The Quarries And Bricks Of The Ancient City – Rome, Italy

The materials used in Roman constructions are the “lapis ruber” (tufa); the “lapis Albanus” (peperino); the “lapis Gabinus” (sperone); the “lapis Tiburtinus” (travertino) ; the slier (“selce”) ; and bricks and tiles of various kinds. The cement was composed of pozzolana and lime. Imported marbles came into fashion toward the end of the republic, and became soon after the pride and glory of Rome.

The only material which the first builders of Rome found at hand was the volcanic conglomerate called tufa. The quality of the stone used in those early days was far from perfect. The walls of the Palatine hill and of the Capitoline citadel were built of material quarried on the spot—a mixture of charred pumice-stones and reddish volcanic sand. The quarries used for the fortification of the Capitol were located at the foot of the hill toward the Argiletum, and were so important as to give their name, Lautumiae, to the neighboring district. It is probable that the prison called Tullianum, from a jet of water, “tulles,” which sprang from the rock, was originally a portion of this quarry. The tufa blocks employed by Servius Tullius for the building of the city walls, and of the agger, appear to be of three qualities-yellowish, reddish, and gray; the first, soft and easily broken up, seems to have been quarried from the Little Aventine, near the church of St. Saba. The galleries of this quarry, much disfigured by medieval and modern use, can be followed to a considerable distance, altho the collapsing of the vaults makes it dangerous to visit them. .

The quarries of the third quality were, or rather one of them was, discovered on February 7, 1872, in the Vigna Querini, outside the Porta St. Lorenzo, near the first milestone of the Vicolo di Valle Cupa. It was a surface quarry, comprising five trenches 16 feet wide, 9 feet deep. Some of the blocks, already squared, were lying on the floor of the trenches, others were detached on two or three sides only, the size of others was simply traced on the rock by vertical or horizontal lines. This tufa, better known by the name of cappellaccio, is very bad. The only buildings in which it was used, besides the inner wall of the Servian agger, are the platform of the temple of Jupiter Capitolinus, in the gardens of the German Embassy, and the “puticuli” in the burial-grounds of the Esquiline. Its use must have been given up before the end of the period of the Kings, in consequence of the discovery of better quarries on the right bank of the Tiber, at the foot of the hills now called Monte Verde.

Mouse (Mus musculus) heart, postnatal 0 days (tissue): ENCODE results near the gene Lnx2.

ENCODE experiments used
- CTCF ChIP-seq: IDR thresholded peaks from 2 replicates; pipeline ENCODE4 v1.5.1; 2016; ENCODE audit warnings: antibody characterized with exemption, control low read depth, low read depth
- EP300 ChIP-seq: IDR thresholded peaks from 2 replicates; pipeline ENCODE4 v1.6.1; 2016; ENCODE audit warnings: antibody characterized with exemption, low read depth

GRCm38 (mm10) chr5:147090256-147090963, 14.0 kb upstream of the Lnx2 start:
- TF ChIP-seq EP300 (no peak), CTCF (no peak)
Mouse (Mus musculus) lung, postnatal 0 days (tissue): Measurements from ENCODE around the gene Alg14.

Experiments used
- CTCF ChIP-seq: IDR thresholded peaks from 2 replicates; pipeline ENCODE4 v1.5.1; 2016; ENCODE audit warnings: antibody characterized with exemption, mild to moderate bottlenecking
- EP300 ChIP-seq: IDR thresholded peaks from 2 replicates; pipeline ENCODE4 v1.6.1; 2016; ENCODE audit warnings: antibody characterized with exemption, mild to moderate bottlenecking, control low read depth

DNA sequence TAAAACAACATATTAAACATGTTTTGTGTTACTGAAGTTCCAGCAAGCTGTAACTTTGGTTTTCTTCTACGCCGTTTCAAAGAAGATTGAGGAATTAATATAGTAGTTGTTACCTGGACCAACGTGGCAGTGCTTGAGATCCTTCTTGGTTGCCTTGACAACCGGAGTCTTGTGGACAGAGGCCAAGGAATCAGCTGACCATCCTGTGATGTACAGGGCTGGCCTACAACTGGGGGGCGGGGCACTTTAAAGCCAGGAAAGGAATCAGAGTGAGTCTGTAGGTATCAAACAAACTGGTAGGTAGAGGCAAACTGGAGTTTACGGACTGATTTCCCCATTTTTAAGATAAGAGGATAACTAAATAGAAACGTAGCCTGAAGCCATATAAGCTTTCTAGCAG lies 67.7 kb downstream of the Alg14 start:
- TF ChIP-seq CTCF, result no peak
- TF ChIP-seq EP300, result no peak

They cover a space one mile in length and a quarter of a mile wide on each side of the valley of Pozzo Pantaleo. In fact, this valley, which runs from the Via Portuensis toward the lake of the Villa Pamphili, seems to be artificial; I mean, produced by the extraction of the rock of millions of cubic meters in the course of twenty-four centuries. If the work of the ancient quarrymen could be freed from the loose material which conceals it from view, we should possess within a few minutes drive from the Porta Portese a reproduction of the famous mines of El Masarah, with beds of rock cut into steps and terraces, with roads and lanes, shafts, inclines, underground passages, and outlets for the discharge of rain-water. When a quarry had given out, its galleries were filled up with the refuse of the neighboring ones—chips left over after the squaring of the blocks; so that, in many cases, the color and texture of the chips do not correspond with those of the quarry in which they are found. This layer of refuse, transformed by time into humus, and worked upon by human and atmospheric forces, has given the valley a different aspect, so that it looks as if it were the work not of quarrymen, but of nature.

Tufa may be found used in many existing monuments of ancient Rome, such as the drains of the middle and southern basin of the left bank, the channels and arches of the Marcia and Anio Vetus, the Servian walls, the temples of Fortuna Virilis, of Hercules Magnus Custos, the Rostra, the embankment of the Tiber, etc. The largest and most magnificent quarries in the suburban district are the so-called Grotte della Cervara. No words can convey an idea of their size and of the regularity of their plan. They seem to be the work of a fanciful architect who has hewn out of the rock halls and galleries, courts and vestibules, and imitated the forms of an Assyrian palace.

For the study of the peperino mines, which contain a stone special to the Alban district, formed by the action of hot water on gray volcanic cinders, the reader should follow on foot the line of the new Albano railway, from the place called Il Sassone to the town of Marino. Many of the valleys in this district, now made beautiful by vineyards and oliveyards, owe their existence to the pickax of the Roman stonecutter, like the valley of Pozzo Pantaleo. The most curious sight is a dolmen or isolated rock 10 meters high, left in the center of one of the quarries to certify the thickness of the bed of rock excavated. In fact, the whole district is very interesting both to the archeologist and to the paysagiste. The mines of Marino, still worked in the neighborhood of the railway station, would count, like the Grotte della Cervara, among the wonders of the Campagna, were they known to the student as they deserve to be.

The principal Roman buildings in which the lapis Albanus has been used are: the Claudian aqueduct, the Cloaca Maxima, the temples of Antonius and Faustina, of Cybele, of the Eventus Bonus, of Neptune, the inclosure wall of the Forum Angus-tuna, Forum Transitorium, and Forum Paeis, the Porticus Argonautarum, Porticus Pompeii, the Ustrinum of the Appian Way, etc. The sarcophagus of Cornelius Scipio Barbatus in the Vatican museum,. and the tomb of the Tibicines in the Museo Muneipale al Celio are also of this stone.